John Purcell/Recorder staff

Amsterdam Water Treatment Chief Plant Operator Robert DiScenza on Thursday holds one of the new underdrains to be installed in a filtration tank at the city’s plant.

By JOHN PURCELL

Recorder News Staff

A project is progressing to rebuild the two most significantly damaged filtration tanks at the Amsterdam Water Treatment Plant, which is on track to be completed before the upcoming winter.

Koester, a Canastota-based company, began rebuilding the first filtration tank June 6 and to date has removed the damaged underdrain blocks, according to Amsterdam Water Treatment Chief Plant Operator Robert DiScenza. After tank No. 5 is rebuilt, contractors will begin rebuilding tank No. 6. DiScenza said the entire project would likely be completed late-September.

DiScenza said he will be “comfortable” running the plant through the next winter after these two tanks are replaced.

“In the winter, you have temperatures that are 2 degrees Celsius and it puts a lot strain on everything,” DiScenza said. “The warmer water is easier to treat, so we can do a larger amount without stressing the units.”

Not only is treating cold water more difficult, but the city’s plant generally experiences higher flows rates from January to February, according to DiScenza. He believes the influx is from residents concerned about their pipes freezing running their water, likely more than a steady drip, too.

“Generally, we don’t have the luxury of having a unit offline to get it repaired. We’re running all six units and one on standby,” DiScenza said.

Five filter tank units are running and another tank is on standby at the moment. Only one filter tank can be rebuilt at a time to ensure capacity needs are met.

City officials in February approved allocating $113,817 to replace two trident filter underdrains. Funds for the project were tapped from an unexpected savings Amsterdam realized after property reassessment deceased taxes on its 5,000 acres in the Town of Providence, which holds the city’s water reservoir.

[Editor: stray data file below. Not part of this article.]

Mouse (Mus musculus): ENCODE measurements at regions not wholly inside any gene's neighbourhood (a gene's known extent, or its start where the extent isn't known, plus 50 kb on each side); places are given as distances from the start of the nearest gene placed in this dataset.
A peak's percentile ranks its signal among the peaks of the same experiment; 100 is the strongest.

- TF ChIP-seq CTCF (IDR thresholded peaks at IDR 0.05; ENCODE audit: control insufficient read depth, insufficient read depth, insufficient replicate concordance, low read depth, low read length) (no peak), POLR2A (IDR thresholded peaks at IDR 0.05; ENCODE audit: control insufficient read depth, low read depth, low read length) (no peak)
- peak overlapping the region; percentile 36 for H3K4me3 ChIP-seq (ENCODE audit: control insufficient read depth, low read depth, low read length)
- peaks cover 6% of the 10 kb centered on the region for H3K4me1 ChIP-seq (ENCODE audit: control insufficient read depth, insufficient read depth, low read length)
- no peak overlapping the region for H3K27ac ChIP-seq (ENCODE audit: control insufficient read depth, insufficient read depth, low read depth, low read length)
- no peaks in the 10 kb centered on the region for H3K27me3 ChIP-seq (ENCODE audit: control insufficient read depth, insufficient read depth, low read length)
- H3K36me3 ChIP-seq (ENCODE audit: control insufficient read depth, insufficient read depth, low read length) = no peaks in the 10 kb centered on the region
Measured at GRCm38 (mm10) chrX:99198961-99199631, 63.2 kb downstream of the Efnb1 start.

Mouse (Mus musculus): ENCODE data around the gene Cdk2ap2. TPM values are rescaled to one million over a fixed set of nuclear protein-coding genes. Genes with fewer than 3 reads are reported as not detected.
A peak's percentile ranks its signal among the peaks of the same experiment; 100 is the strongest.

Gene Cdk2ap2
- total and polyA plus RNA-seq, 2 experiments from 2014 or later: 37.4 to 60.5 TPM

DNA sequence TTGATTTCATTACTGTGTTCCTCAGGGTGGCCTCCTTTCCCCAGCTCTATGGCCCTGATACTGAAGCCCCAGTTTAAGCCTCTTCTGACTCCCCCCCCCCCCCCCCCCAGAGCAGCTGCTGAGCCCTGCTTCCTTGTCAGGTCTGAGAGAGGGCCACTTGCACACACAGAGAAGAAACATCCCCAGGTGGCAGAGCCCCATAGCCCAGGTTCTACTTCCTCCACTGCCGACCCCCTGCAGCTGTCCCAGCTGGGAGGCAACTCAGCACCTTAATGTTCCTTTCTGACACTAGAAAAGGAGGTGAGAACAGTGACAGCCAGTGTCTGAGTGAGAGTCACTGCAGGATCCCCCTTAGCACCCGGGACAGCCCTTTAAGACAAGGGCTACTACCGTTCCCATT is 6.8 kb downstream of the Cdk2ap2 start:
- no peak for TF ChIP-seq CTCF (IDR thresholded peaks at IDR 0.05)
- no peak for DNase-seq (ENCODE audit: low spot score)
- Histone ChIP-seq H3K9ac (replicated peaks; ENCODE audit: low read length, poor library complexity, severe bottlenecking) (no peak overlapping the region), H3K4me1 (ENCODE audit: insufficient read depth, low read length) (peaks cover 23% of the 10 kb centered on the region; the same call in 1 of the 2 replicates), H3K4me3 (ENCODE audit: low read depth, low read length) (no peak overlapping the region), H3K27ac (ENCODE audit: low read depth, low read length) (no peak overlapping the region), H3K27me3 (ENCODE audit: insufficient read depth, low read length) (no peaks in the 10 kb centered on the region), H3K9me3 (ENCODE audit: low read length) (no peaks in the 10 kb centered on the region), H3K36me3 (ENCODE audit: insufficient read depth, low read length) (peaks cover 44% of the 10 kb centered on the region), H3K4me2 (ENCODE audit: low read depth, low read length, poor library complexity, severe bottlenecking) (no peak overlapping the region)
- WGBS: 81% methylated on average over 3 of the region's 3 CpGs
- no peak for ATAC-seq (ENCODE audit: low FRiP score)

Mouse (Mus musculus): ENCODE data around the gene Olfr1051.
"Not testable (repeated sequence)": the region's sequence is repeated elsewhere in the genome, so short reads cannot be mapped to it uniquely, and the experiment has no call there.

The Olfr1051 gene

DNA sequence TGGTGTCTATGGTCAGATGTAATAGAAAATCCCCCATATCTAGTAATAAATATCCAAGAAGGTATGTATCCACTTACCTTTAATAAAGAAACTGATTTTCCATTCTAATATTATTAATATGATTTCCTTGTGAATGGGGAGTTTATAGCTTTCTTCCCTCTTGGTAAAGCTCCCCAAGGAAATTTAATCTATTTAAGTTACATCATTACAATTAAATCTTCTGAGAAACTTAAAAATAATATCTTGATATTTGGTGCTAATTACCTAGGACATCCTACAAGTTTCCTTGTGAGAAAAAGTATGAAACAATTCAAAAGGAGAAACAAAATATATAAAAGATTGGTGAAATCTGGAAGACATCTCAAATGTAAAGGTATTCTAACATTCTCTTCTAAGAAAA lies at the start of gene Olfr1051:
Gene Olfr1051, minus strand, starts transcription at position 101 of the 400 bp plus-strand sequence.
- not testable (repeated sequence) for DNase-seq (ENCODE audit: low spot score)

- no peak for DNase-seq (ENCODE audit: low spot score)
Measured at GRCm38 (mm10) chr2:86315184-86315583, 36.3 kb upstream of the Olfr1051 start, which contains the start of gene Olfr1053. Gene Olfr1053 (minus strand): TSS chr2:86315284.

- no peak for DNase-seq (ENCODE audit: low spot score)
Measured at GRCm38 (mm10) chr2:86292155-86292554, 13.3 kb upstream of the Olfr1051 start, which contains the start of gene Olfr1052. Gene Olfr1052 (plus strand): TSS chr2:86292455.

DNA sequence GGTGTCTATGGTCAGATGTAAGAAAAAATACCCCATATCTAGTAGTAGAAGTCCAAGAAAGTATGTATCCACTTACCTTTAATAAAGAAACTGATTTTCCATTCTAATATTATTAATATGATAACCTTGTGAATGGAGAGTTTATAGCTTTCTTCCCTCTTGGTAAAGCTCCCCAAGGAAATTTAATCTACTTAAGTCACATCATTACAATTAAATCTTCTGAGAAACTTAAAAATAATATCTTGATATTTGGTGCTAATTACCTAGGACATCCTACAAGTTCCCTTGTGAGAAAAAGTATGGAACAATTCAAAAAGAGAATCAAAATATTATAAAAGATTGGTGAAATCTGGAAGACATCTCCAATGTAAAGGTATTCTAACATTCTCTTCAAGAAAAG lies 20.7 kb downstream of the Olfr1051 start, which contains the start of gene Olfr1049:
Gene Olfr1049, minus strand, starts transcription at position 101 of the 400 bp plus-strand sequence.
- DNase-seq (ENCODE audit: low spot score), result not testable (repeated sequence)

Removing the underdrain blocks from the leveling grout holding it in place proved to be more difficult than contractors had expected, according to DiScenza. He said a hydraulic jack had to be used to remove the blocks from the bottom of the tank.

He hoped the new underdrain blocks and media could be installed by the end of next week.

DiScenza had described the seven filters as a key element of Water Treatment Plant operations and the rebuilds underway are considered to be an emergency project. Patchwork repairs over the years have sustained the two significantly damaged units, but they were nearing a potential total failure.

DiScenza said plant operators are not certain how badly damaged the other five filter units are at the moment, but these units have functioned better than the two being replaced. He said there is not an immediate concern for the other units.

Filtration tank No. 4 would be the first of the remaining units to be rebuilt, but whether other units must be rebuilt is unknown, according to DiScenza.

The remaining five filtration tanks are targeted to be rebuilt, if needed, through the city’s proposed $5.5 million water system improvement project. Local officials are hoping to secure $3 million of state aid for the project, which would reduce the city’s burden to $2.5 million.

Barton and Loguidice, an engineering firm, in March completed a report detailing its independent investigation of filter performance and damage at the Amsterdam Water Treatment Plant, which has experienced issues over the last six years. According to the firm’s report, a programming error when Siemens Water Technologies installed the new system was the key factor leading to filters being damaged.

Construction concluded on the upgraded water treatment plant in January 2011 and operations commenced with seven new mixed media Microfloc Trident water filters.

Soon after the new facility was operational, plant operators observed pressure irregularities during backwashing of the filters, which is the process used to clean the filters. The sequencing of filters valves were eventually discovered to be the culprit of pressure irregularities.

City officials are continuing to explore what action to take on the alleged programming error blamed for damaging filter units.